door. He is also thought of as a god of wealth. As such, Vaiśravaṇa is sometimes portrayed carrying a citron, the fruit of the jambhara tree,
a pun on another name of his, Jambhala (in
Tibetan pronunciation Dzambala or Zambala).
The fruit helps distinguish him iconically from depictions of Kuvera. He is sometimes represented as corpulent and covered
with jewels. When shown seated, his right foot is generally
pendant and supported by a lotus-flower
on which is a conch shell. His mount is a snow lion.
Nam Te Se. (རྣམ་ཐོས་སྲས་ or
not Dzambala. Nam Te is the king, and Dzambala is one of his
ranking ministers. Nam Te Se has eight ranks, and Dzambala is
one of these ranks.
Tibetan Buddhists consider Jambhala's sentiment regarding wealth to
be providing freedom by way of bestowing prosperity, so that one
may focus on the path or spirituality rather than on the
materiality and temporality of that wealth.
Embossed Copper Repoussé
karat gold, 12 kt white, 22 kt moon (Palladium Gold), also 18 kt Red
and Green gold.
size 11" x 13.5"
Celestial Buddhas and
18 karat Green Gold, 24 karat Fine Gold,
also Rose Gold and Moon Gold (Palladium)
goldleaf, 23kt red gold, 22kt black gold, 18kt green gold, 12kt
11 inches x 13.5 inches
or Chenrezig (tib.) is the patron deity of Tibet. The Tibetan people
even claim descent from Avalokiteshvara, who in the form of a
monkey, is said to have sired the original inhabitants of the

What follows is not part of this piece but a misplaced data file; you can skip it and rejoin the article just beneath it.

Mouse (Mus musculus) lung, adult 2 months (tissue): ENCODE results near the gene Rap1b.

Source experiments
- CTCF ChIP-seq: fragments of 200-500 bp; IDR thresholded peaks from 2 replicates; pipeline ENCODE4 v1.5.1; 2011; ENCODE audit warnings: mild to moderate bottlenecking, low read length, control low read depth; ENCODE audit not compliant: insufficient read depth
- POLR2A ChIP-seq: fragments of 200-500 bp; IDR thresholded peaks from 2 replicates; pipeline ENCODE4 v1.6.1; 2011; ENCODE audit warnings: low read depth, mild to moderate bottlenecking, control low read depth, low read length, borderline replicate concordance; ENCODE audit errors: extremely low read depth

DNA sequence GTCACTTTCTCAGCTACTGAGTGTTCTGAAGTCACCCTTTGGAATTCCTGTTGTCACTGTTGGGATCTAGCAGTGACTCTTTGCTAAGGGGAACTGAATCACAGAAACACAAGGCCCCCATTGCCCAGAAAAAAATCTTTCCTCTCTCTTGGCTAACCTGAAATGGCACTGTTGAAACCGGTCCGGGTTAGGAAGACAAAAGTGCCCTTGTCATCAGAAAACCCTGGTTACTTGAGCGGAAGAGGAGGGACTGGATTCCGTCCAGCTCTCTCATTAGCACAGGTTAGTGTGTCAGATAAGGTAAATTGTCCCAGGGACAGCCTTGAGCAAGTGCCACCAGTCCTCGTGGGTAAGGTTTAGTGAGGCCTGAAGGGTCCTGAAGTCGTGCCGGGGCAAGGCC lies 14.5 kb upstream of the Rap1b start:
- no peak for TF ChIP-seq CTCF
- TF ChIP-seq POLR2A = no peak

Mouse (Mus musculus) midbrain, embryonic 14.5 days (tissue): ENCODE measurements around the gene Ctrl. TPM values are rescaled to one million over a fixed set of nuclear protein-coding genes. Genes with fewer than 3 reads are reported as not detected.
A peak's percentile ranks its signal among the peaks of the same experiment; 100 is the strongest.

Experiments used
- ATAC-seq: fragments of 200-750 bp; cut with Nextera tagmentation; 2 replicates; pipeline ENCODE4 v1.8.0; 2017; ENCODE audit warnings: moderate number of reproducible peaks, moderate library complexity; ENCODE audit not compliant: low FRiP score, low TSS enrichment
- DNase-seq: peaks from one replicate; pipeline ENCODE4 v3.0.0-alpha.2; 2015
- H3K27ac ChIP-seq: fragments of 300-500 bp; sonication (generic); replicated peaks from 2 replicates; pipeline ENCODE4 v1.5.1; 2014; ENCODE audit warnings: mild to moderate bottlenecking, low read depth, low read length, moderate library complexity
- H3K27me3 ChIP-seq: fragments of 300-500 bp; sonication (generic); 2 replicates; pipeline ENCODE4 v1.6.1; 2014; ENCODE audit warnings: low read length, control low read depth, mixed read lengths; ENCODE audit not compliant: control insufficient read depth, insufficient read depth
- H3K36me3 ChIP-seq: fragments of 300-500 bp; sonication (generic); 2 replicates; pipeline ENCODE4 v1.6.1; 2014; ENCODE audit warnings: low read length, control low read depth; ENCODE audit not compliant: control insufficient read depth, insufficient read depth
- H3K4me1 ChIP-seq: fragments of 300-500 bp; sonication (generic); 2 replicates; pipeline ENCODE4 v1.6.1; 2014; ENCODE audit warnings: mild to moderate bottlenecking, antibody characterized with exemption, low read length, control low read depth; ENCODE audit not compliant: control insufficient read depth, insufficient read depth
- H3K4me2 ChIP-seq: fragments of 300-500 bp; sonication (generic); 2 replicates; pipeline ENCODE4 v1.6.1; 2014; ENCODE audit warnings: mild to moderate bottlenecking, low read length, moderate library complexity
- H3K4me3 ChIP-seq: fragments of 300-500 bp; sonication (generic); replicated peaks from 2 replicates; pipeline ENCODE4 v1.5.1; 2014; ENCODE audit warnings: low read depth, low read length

Roof of the World. Shakyamuni Buddha prophesied that
Avalokiteshvara would subdue its barbarous inhabitants and lead
them along the path to enlightenment. Taking miraculous birth
from a shaft of light from the heart of Amitabha Buddha which
then transformed into a radiant lotus, and it is from within
this lotus that the four armed incarnation of Avalokiteshvara
The four-armed holds a wish-fulfilling gem in his palms, as well
as a rosary and lotus. The thousand-armed also holds a
water-pot, a bow for firing arrows, the wheel of dharma, and the
mudra of bestowing realizations.
Avalokiteshvara has been identified with, among others, King
Songtsen Gampo, Padmasambhava, Dromtonpa (Atisha's disciple),
the Gyalwa Karmapa, and the Dalai Lamas.
On completing a meditation retreat, the Boddhisattva
realized that he had only helped a very small number of beings,
and thus in his disappointment his head split into ten pieces
and his body into a thousand. Amitabha restored the broken body
into a thousand hands, each with its own wisdom eye, and the
shattered pieces of his head into 10 faces, nine of them
peaceful and one wrathful, so that he could look compassionately
in all directions simultaneously. Amitabha was so pleased with
his heart-son Avalokiteshvara that he crowned the ten faces with
a replica of himself.
The embodiment of
infinite compassion, white in color, Avalokiteshvara seeks to dispel
the suffering of all beings. With his compassionate gaze,
Avalokiteshvara looks upon beings in all realms of existence with the
wish that they be free of suffering. His mantra is: OM
MANI PADME HUM.
अवलोकितेश्वर , Bengali:
অবলোকিতেশ্বর, lit. "Lord who looks down", Chinese:
觀世音) is a bodhisattva who
embodies the compassion of
all Buddhas. He is
one of the more widely revered bodhisattvas in mainstream Mahayana Buddhism.
In China and its
sphere of cultural influence, Avalokiteśvara is often depicted
in a female form known as Guan
Yin. (However, in Taoist
mythology, Guan Yin has other origination stories which are
unrelated to Avalokiteśvara.)
Avalokitesvara is also referred to as Padmapāni ("Holder
of the Lotus") also Thirumai (Tirupati) or Lokeśvara ("Lord of
the World"). In Tibetan, Avalokiteśvara is known as Chenrezig,
and is said to be incarnated in the Dalai
Lama, the Karmapa and
other high Lamas. In Mongolia, he is called Megjid
Bodisadv-a, or Nidüber
Shakyamuni Buddha in Bhumisparsha Mudra
Fine Gold, White, Red and Moon Gold
size 10" x 8 "
Calling the Earth to witness,
victory over Mara.
Goldleaf, Rose Gold, and White Gold
Wish-Fulfilling Gems and Lotuses